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Many people have a presupposition that the wedding of Cana would have involved such a large number of people that all of the wine, miraculously made, would have been consumed during the remaining days of the event.

The text runs as follows:

Now when the headwaiter tasted the water which had become wine, and did not know where it came from (but the servants who had drawn the water knew), the headwaiter called the groom, and said to him, 'Every man serves the good wine first, and when the guests are drunk, then he serves the poorer wine; but you have kept the good wine until now.' (John 2:9, 10)

Based upon the size of the containers, commentators point out that the total wine created would be around 180 gallons. That is the equivalent of about 900 bottles. That's a lot of wine for a small wedding. However, it may not have been extravagant for a larger gathering. According to Jewish tradition, how large were weddings in Bible times?

The useful hermeneutical nature of being able to answer this question can be found in answering other questions like this one.

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Not just about the size of the gathering, the length of the wedding feast was significant.

A reference is seen in Judges 14:12, the wedding feast of Samson last 7 days

12 “Let me tell you a riddle,” Samson said to them. “If you can give me the answer within the seven days of the feast, I will give you thirty linen garments and thirty sets of clothes.

Consider a master of the banquet was hired for organising the feast (John 2:8), it indicated the host was rich and the guests shouldn't be small. People by then could drink wine as water, assuming each could drink half a gallon per day, using your number 180 gallons, it could serve 360 people a day, or 50 people for the duration of the 7 days feast. So if the wine ran out during the feast, the number of guest could have a hundred, which was justified to a rich family.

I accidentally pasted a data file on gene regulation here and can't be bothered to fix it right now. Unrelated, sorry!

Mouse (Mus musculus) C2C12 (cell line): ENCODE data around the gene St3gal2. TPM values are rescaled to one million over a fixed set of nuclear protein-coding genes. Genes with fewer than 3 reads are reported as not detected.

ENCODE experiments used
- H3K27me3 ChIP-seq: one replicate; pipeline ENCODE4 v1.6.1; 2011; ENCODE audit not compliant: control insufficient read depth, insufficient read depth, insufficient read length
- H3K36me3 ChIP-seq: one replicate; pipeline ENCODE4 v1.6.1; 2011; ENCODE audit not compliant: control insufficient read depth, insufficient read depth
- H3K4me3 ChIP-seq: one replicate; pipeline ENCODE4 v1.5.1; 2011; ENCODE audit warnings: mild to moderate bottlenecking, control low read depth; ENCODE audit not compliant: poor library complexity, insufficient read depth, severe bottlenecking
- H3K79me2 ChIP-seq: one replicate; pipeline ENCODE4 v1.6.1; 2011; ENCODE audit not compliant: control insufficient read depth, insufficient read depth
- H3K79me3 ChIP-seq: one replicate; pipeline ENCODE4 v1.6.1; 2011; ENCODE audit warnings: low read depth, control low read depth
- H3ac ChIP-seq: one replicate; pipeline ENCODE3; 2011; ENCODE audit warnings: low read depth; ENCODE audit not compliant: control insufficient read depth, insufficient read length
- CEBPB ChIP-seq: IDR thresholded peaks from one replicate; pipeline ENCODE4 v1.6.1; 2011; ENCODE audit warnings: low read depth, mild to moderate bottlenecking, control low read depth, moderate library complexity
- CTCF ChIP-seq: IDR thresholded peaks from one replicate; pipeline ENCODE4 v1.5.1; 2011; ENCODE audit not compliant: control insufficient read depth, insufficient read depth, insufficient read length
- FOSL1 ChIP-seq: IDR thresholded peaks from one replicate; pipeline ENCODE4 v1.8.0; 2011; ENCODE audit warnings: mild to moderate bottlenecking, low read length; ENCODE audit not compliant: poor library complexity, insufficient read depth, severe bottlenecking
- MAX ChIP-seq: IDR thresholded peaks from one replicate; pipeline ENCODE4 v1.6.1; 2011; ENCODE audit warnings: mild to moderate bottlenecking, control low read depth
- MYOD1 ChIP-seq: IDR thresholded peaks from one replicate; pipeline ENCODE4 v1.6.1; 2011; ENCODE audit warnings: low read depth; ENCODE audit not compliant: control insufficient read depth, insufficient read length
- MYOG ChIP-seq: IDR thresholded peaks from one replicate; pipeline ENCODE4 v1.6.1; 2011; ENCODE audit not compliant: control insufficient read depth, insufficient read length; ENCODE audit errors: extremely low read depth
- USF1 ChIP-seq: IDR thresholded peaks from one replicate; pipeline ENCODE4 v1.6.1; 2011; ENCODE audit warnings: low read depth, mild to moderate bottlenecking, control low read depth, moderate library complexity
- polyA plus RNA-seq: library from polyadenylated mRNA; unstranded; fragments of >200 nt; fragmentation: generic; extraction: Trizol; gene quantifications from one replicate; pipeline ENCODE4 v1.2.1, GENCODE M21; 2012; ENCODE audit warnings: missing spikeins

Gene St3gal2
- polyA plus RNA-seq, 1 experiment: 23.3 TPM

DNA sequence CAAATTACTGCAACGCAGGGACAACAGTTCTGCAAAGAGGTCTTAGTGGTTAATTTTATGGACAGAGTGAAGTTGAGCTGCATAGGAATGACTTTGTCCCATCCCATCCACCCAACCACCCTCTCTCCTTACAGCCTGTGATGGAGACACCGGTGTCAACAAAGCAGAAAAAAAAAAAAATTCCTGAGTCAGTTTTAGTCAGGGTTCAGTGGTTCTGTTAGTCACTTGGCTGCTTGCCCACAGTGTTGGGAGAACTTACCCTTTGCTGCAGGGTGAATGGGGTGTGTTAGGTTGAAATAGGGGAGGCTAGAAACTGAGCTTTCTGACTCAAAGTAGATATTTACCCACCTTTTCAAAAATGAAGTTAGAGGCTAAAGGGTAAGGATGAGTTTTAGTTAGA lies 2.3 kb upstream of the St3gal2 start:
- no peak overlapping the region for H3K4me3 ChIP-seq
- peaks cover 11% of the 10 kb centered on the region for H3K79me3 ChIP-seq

The master of the banquet taste the wine that turned from water and said “Everyone brings out the choice wine first and then the cheaper wine after the guests have had too much to drink; but you have saved the best till now.” (John 2:10 NIV). So we can imagine, it was the good wine serving first to anesthetized the tasting of the guest, then saving money to serve the cheaper wine afterward. What a genius!

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    I agree with @VincentWong's estimate of between 50-100. Also we need not think of them all being there at the same time, especially if the wedding celebration involved a seven-day feast. I'd also add the the author of the story says the jars were there "for the rites of purification" rather than for holding wine. Jesus may be thought of as going far beyond in the original quantity as well as quality of wine. Finally, the "master" of the feast need not have been specially hired. He could have been a relative, such as wealthy uncle. Commented Aug 15, 2022 at 18:07
  • Indeed. Or maybe more. The size of the house would be a factor in limiting out of the area visitors. Large estates during that period of time, at least those mentioned in secular literature were costly. Jesus' father, as a carpenter, likely made around 50 denarii a day. So, if the wedding family was in a similar socio-economic bracket a large estate being owned by one of the extended family members is not out of the question. See forumancientcoins.com/numiswiki/…
    – Jess
    Commented Jan 12, 2023 at 16:51

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